Apple TV update introduces show streaming, Vimeo support


Apple (s aapl) rolled out an update to its Apple TV software Monday that introduces a bunch of new features. (Hat tip to Daring Fireball.) The update is available now and allows you to stream TV shows you purchase through iTunes, along with providing access to Internet video site Vimeo. (s IACI) The update is only available for second-generation Apple TVs.

The new TV show streaming feature lets users buy episodes directly from Apple TV and stream them from Apple’s servers. It also grants users access to TV shows previously purchased through iTunes without the need to download them to your iTunes library first. (It looks like all shows are available, but there’s no official word yet on whether all content providers are on board.) It’s a nice feature addition that Apple is probably hoping will encourage more users to buy content rather than rent, and it likely also represents one of the new uses of Apple’s massive data center in North Carolina. It also seems to be U.S.-only for the moment. In other words, any TV shows you’ve purchased from iTunes are now stored, and streamable, from the cloud.

Vimeo is also now available in the “Internet” section of Apple TV. Like YouTube (s goog), Vimeo provides access to a huge library of user-uploaded video content, but the site focuses more on creative artistic projects and auteur short films. You can now navigate Vimeo’s library on Apple TV, check your video inbox and mark videos for later viewing. Vimeo introduced an iPhone app earlier this year that allows shooting and editing, as well as uploading of mobile video.

Apple’s additions to the Apple TV are coming somewhat sporadically and slowly, but it is doing a great job of improving the appeal of the device and providing a stronger supporting content library. Here’s hoping the feature additions keep trickling out.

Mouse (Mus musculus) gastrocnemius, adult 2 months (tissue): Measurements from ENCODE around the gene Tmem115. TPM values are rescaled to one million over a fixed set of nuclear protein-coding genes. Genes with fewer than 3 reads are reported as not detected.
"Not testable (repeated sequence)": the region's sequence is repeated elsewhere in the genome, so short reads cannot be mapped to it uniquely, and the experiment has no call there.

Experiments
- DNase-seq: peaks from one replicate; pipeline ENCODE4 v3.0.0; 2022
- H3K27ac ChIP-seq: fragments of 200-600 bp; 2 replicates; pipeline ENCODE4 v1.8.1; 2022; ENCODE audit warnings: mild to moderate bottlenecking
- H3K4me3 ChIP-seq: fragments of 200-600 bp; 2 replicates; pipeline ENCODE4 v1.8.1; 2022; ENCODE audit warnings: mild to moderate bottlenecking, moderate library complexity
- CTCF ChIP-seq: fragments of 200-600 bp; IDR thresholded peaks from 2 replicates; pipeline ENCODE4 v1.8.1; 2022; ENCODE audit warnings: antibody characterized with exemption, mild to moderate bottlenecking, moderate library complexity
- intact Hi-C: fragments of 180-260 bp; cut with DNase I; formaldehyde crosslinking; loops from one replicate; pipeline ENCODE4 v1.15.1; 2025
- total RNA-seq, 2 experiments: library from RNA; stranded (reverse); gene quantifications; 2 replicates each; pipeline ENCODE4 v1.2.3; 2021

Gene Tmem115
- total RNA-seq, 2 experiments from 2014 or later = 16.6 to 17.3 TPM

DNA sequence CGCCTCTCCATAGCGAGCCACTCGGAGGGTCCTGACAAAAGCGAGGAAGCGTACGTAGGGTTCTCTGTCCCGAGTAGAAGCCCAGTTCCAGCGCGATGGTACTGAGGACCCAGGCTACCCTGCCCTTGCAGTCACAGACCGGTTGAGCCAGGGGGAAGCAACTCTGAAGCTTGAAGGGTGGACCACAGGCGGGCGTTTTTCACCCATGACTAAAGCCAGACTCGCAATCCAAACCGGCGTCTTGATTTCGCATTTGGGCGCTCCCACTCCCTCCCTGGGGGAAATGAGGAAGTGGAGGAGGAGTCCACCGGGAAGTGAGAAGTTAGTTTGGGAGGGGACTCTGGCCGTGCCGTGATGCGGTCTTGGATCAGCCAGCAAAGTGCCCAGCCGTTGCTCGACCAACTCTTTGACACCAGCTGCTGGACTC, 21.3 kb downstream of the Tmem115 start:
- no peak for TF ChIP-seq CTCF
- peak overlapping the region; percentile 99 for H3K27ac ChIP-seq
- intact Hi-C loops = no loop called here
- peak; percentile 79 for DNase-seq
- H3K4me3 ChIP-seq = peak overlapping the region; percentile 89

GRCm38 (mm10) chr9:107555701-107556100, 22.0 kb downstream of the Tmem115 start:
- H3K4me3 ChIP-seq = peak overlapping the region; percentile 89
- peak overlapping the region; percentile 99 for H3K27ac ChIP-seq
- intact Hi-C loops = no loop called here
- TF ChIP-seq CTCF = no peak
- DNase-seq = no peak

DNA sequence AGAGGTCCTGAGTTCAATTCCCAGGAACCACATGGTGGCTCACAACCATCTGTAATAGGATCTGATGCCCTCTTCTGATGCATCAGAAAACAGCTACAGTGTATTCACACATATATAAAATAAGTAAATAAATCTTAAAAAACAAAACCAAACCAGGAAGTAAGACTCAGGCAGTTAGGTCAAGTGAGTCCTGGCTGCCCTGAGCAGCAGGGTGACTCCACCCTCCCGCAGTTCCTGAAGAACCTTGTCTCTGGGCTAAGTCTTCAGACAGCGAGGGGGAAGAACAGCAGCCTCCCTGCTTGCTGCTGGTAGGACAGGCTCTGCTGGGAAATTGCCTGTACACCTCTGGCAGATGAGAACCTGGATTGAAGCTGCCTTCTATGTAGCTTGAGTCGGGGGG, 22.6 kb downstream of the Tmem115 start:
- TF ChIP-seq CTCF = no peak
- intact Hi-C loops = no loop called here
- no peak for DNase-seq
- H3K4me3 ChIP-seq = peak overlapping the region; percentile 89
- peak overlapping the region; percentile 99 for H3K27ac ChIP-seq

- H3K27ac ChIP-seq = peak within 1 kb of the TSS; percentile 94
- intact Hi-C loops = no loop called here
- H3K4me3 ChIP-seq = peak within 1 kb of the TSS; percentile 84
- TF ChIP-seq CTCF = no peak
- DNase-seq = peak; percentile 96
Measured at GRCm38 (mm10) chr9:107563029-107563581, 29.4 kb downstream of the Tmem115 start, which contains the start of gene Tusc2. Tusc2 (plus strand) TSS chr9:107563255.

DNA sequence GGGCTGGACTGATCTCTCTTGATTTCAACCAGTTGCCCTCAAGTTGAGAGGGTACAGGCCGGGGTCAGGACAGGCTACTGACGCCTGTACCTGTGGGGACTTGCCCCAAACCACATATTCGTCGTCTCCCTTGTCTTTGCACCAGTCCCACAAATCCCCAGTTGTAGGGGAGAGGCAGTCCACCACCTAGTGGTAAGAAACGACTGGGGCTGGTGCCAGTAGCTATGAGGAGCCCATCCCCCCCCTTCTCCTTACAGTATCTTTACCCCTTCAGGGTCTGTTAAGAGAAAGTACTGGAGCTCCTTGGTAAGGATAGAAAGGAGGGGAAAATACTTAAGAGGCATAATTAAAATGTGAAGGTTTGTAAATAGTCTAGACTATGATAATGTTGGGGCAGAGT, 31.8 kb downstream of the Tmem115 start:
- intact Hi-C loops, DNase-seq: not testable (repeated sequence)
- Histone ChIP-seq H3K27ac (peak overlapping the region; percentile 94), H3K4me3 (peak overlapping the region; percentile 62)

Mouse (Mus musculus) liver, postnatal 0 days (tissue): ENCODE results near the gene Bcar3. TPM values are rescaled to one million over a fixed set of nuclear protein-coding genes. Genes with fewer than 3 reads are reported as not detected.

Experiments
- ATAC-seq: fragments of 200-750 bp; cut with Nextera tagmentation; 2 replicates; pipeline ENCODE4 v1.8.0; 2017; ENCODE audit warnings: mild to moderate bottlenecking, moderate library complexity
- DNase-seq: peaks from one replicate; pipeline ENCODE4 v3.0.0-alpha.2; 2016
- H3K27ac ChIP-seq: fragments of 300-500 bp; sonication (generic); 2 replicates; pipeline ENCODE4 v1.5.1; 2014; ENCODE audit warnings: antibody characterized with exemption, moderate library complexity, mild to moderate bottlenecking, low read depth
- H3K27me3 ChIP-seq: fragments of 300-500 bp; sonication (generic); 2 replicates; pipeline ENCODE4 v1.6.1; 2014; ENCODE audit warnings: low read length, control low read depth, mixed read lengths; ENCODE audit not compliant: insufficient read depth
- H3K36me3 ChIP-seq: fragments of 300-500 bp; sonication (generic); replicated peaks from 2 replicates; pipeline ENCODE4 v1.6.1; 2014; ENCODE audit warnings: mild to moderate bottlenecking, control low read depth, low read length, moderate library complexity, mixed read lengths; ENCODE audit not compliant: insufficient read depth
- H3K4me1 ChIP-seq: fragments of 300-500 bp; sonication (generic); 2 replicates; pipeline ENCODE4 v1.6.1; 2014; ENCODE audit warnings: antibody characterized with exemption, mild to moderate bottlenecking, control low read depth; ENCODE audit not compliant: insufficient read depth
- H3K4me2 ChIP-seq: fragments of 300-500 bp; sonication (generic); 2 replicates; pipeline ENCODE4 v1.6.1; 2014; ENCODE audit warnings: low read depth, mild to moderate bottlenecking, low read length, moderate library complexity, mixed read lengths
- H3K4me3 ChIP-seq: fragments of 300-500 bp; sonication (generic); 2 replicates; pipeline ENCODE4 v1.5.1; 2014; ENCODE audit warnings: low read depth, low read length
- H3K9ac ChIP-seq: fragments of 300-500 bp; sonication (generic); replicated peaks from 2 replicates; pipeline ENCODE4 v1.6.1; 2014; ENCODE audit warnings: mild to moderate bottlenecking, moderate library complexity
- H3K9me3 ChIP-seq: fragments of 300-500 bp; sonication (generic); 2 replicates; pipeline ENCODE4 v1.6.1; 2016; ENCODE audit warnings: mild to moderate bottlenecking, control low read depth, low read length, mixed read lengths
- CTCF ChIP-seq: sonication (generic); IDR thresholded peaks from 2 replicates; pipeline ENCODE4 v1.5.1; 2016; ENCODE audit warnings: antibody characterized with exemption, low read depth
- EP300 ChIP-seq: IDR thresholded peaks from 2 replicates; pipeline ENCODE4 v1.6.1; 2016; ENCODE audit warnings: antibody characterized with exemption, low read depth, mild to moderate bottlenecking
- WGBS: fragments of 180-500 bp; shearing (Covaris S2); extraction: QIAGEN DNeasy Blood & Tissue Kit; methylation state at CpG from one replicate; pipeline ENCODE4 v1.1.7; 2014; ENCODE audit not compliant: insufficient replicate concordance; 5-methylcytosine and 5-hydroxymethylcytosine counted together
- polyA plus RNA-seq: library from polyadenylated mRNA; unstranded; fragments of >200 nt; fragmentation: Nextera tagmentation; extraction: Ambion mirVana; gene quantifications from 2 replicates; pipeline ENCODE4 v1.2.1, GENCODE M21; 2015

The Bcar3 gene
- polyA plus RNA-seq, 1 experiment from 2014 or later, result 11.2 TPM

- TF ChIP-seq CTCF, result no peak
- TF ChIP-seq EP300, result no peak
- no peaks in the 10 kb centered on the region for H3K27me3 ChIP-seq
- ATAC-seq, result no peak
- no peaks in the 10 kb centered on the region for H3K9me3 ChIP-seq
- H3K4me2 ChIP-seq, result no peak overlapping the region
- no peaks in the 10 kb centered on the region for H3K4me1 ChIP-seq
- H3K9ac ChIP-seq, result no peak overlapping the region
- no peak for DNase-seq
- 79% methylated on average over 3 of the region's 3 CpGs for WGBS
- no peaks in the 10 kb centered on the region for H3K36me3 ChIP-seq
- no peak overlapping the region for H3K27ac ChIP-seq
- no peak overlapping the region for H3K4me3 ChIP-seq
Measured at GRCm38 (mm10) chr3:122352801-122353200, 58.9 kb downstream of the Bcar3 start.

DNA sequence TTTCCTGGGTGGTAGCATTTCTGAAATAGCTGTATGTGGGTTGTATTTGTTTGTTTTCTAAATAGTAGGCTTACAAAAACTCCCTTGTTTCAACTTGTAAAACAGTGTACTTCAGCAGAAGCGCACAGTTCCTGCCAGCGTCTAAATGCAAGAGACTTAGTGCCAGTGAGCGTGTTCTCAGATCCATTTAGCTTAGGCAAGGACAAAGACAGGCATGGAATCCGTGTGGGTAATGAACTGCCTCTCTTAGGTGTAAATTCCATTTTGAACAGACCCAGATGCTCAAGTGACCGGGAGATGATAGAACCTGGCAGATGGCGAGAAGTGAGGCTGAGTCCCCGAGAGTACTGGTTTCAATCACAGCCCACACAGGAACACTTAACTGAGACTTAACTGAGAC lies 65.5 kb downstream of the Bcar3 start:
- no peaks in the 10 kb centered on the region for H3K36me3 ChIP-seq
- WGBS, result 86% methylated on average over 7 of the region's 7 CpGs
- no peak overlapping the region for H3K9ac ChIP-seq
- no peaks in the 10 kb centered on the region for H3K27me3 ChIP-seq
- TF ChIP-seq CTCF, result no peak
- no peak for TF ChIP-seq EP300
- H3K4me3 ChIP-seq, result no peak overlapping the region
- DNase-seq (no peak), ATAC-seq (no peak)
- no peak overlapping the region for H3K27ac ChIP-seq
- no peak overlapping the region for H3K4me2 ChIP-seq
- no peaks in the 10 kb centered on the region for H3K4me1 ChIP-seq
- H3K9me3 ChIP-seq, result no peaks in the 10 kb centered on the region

I have been using Roku since the start of it. I got an Apple TV 2 a few months ago. I also have a Sony Bravia with Internet TV in it (basically similar to Roku but far less and puffed up with some Sony junk channels.)

The winner by a mile: Roku.

Content, content, content (in the form of more channels/apps) is the only thing holding back Apple TV (it needs much more of it to compete) and the large number of channels is what is pushing Roku forward at a greater speed. The only thing I can’t do on my ROKU is access my iTunes music library. Oh, wait, I actually could do that but the small startup that provided that service was badly managed and the interface design was horrible and is now gone.


Meh… meanwhile, a new line of Roku players is out, with a wii-like motion remote control, casual games (Angry Birds), and over 300 other channels/apps.


That would seem to blunt Netflix’s unstoppable growth and let their shareholders take pause of being able to just sit back and rake in the money.


Very cool. I have no shortage of devices that do many of Apple TV’s functions (my TV and receiver both do Netflix!) but none do them nearly as pleasurably as Apple TV – I look forward to playing with these features.

My only complaint: I wish my Macbook Air could link into the Apple TV (via Airplay and by keyboard control) as easy as an iPhone or iPad can!

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